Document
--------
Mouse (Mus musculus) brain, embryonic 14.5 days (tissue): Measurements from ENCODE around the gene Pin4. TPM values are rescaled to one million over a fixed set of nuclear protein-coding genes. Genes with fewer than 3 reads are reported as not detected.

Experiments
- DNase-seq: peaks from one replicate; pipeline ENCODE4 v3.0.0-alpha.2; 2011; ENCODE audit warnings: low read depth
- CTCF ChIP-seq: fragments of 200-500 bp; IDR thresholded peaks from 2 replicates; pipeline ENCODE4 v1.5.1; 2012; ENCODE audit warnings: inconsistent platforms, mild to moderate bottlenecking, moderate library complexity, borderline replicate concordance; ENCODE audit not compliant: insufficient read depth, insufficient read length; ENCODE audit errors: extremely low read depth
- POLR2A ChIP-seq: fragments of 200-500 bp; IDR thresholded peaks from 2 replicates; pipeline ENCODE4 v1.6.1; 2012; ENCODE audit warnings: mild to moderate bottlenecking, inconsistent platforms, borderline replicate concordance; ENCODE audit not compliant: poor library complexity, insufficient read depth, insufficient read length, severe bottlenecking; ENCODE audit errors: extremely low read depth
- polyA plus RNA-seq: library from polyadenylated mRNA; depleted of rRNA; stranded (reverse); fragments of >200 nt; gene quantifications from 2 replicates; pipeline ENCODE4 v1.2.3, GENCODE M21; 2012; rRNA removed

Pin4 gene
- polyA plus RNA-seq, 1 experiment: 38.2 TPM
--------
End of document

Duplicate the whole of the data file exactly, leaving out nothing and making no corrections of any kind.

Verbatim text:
Mouse (Mus musculus) brain, embryonic 14.5 days (tissue): Measurements from ENCODE around the gene Pin4. TPM values are rescaled to one million over a fixed set of nuclear protein-coding genes. Genes with fewer than 3 reads are reported as not detected.

Experiments
- DNase-seq: peaks from one replicate; pipeline ENCODE4 v3.0.0-alpha.2; 2011; ENCODE audit warnings: low read depth
- CTCF ChIP-seq: fragments of 200-500 bp; IDR thresholded peaks from 2 replicates; pipeline ENCODE4 v1.5.1; 2012; ENCODE audit warnings: inconsistent platforms, mild to moderate bottlenecking, moderate library complexity, borderline replicate concordance; ENCODE audit not compliant: insufficient read depth, insufficient read length; ENCODE audit errors: extremely low read depth
- POLR2A ChIP-seq: fragments of 200-500 bp; IDR thresholded peaks from 2 replicates; pipeline ENCODE4 v1.6.1; 2012; ENCODE audit warnings: mild to moderate bottlenecking, inconsistent platforms, borderline replicate concordance; ENCODE audit not compliant: poor library complexity, insufficient read depth, insufficient read length, severe bottlenecking; ENCODE audit errors: extremely low read depth
- polyA plus RNA-seq: library from polyadenylated mRNA; depleted of rRNA; stranded (reverse); fragments of >200 nt; gene quantifications from 2 replicates; pipeline ENCODE4 v1.2.3, GENCODE M21; 2012; rRNA removed

Pin4 gene
- polyA plus RNA-seq, 1 experiment: 38.2 TPM